Derwent Valley Light Railway Centenary

The Derwent Valley Light Railway (DVLR) (also known as The Blackberry Line) was a privately owned standard-gauge railway running from Layerthorpe on the outskirts of York to Cliffe Common near Selby in Yorkshire, England. It opened in 1913, and closed in sections between 1965 and 1981. Between 1977 and 1979, passenger steam trains operated between Layerthorpe and Dunnington – the entire length of track at that time. In 1993 a small section was re-opened as part of the Yorkshire Museum of Farming at Murton. The line gained its nickname of The Blackberry Line in the days when it used to transport blackberries to markets in Yorkshire and London.

In 1976, the owners of the railway decided to operate steam trains between Layerthorpe and Dunnington, which was the entire length of the line at that time. A regular summer service started in 1977, with J72 0-6-0T 69023 ‘Joem’ operating the services. By 1979, there were not enough passengers to justify continuing and the service ceased. The railway continued to carry occasional freight trains to Dunnington until 1981 when the grain driers at Dunnington closed and the last major source of freight for the line was gone. On top of that the railway was in desperate need a major overhaul with the majority of the rails and buildings still being the 1913 originals. However, the owners decided that the lack of demand for freight failed to justify any plan of action other than to close the line down. The last train ran on 27 September 1981.

Until 1990, a small preservation group, the Great Yorkshire Preservation Society, was originally based at Starbeck near Harrogate. When this closed, the society members relocated to the Yorkshire Museum of Farming, and started to rebuild approximately 0.75 miles (1.21 km) of track towards York, including the section under the York by-pass. A new station was constructed using the original station buildings from Wheldrake, and the railway re-opened in 1993. The track-bed from Layerthorpe to Osbaldwick, along with part of the former Foss Islands Branch Line in York, has been converted to a foot and cycle path. Whilst future extension of the line towards Osbaldwick may be possible, there are still no formal plans for this at this time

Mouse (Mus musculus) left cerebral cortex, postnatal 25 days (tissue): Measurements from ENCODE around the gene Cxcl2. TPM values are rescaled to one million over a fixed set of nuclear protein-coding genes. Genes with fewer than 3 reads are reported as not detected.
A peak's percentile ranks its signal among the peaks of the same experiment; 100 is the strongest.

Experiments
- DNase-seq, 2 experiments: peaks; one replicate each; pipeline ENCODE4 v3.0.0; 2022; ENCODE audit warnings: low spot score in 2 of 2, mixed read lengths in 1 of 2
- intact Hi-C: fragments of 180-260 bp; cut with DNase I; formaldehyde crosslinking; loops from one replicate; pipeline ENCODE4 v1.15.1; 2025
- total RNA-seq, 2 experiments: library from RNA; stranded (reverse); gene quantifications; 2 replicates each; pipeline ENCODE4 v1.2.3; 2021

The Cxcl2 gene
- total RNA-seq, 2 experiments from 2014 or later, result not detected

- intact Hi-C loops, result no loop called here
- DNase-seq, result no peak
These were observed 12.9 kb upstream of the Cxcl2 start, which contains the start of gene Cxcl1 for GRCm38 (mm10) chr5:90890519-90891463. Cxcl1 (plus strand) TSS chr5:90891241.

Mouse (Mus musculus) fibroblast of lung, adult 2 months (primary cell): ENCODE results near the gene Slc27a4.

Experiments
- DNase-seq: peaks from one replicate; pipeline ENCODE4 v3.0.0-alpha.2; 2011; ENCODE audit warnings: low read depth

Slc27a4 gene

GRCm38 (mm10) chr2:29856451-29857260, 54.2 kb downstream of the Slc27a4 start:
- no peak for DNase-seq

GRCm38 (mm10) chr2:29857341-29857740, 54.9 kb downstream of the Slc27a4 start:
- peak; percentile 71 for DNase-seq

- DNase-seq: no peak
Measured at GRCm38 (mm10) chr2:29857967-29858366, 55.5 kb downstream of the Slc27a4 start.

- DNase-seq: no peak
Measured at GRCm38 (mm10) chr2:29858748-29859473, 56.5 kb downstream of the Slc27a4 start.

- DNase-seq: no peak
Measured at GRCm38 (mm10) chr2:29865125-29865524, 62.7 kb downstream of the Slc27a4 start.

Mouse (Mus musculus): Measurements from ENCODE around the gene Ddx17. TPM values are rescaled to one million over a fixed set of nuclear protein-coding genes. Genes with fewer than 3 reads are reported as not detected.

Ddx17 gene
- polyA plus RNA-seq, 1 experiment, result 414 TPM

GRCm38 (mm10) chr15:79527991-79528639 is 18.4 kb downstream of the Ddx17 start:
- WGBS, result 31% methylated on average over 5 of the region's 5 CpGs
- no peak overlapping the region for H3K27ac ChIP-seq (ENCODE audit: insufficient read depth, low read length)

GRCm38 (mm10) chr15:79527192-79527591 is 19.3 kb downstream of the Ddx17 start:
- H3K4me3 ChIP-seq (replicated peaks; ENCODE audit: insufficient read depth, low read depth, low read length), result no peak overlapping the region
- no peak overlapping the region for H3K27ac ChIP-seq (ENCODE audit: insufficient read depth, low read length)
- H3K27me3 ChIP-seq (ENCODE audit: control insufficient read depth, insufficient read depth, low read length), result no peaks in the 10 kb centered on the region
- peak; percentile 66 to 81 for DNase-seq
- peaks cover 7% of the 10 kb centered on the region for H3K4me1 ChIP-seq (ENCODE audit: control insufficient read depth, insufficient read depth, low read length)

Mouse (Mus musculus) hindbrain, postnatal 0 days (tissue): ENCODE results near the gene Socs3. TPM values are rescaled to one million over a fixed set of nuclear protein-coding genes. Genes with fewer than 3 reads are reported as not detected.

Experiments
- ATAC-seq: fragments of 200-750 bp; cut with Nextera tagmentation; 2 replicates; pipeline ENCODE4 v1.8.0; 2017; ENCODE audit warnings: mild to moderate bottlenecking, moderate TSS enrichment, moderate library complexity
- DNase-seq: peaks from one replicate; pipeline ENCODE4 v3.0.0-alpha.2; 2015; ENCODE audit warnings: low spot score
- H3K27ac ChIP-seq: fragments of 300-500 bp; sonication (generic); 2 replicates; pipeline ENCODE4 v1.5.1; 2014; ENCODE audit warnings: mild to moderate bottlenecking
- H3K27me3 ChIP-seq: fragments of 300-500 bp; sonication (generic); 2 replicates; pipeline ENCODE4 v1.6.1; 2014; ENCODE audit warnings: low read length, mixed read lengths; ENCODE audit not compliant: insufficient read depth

Friday July 19th 2013 will see the Derwent Valley Railway being in existence for 100 years. It is intended to commemorate this milestone over the weekend of the 20th & 21st July with a gala event to celebrate the history of the line, which will include the return to the line of two locomotives with a historical connection to the Derwent Valley Railway.

The special event will include the following:

 Visiting locos

J72 69023 ‘Joem’ owned by NELPG,

Class 04 D2245 from The Battlefield Line

Replica Ford Model T Railbus

 Home Fleet

It is hoped that John Fowler ‘Churchill’ will make a return to service following overhaul

03079 will be operating representing the use of the class on the line (and will be specially re-numbered for the event)

Other locos from the home fleet may also make an appearance.

A re-enactment of the opening ceremony will take place on Saturday at 1pm

 Model Railways

with a Derwent Valley theme, on display will be:

‘Rowntrees Halt’ by York EBOR Club, ‘Whelganby’ by Phillip Lockwood

‘Skipwith’ by Ken Nelson and ‘Coney Hill’ by David Rae

Miniature train rides provided by the York City & District Model Engineers

 There will be a display of historical archives.

Enhanced opportunities for photographers are being created along the line.

(Lineside passes will be available on a limited basis, please contact the DVLR for details)

 Trains will be operating to an intensive timetable, which will include demonstration freight trains.

 A heritage bus link will be provided using THORNES between York Railway Station STAND J and Murton Park/ Yorkshire Museum of Farming at the following times both days:

From York Railway Station: 0930, 1030, 1130, 1230, 1430, 1530, 1630

From Murton Park: 1000, 1100, 1200, 1400, 1500, 1600, 1700

(There will be a charge of £1.50 each way to cover the cost of hiring the bus)

Entry Prices

Adult £14, Concessions £12, Child £7, Family ticket £30

 Opening times: 10am until 5pm.

Further details & timetable available; http://www.dvlr.org.uk

Image

Image courtesy of J Griffiths

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One thought on “Derwent Valley Light Railway Centenary

  1. Good luck for the 100th year celebrations. I left Station Cottage in Elvington 25 years ago, it is fantastic to see the DVLR alive and well.
    Ray

    Like

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